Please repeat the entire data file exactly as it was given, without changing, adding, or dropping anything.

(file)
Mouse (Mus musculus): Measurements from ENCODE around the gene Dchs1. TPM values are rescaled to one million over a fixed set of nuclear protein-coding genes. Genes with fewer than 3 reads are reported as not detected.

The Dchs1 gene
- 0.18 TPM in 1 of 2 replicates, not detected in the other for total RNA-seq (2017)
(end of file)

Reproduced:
Mouse (Mus musculus): Measurements from ENCODE around the gene Dchs1. TPM values are rescaled to one million over a fixed set of nuclear protein-coding genes. Genes with fewer than 3 reads are reported as not detected.

The Dchs1 gene
- 0.18 TPM in 1 of 2 replicates, not detected in the other for total RNA-seq (2017)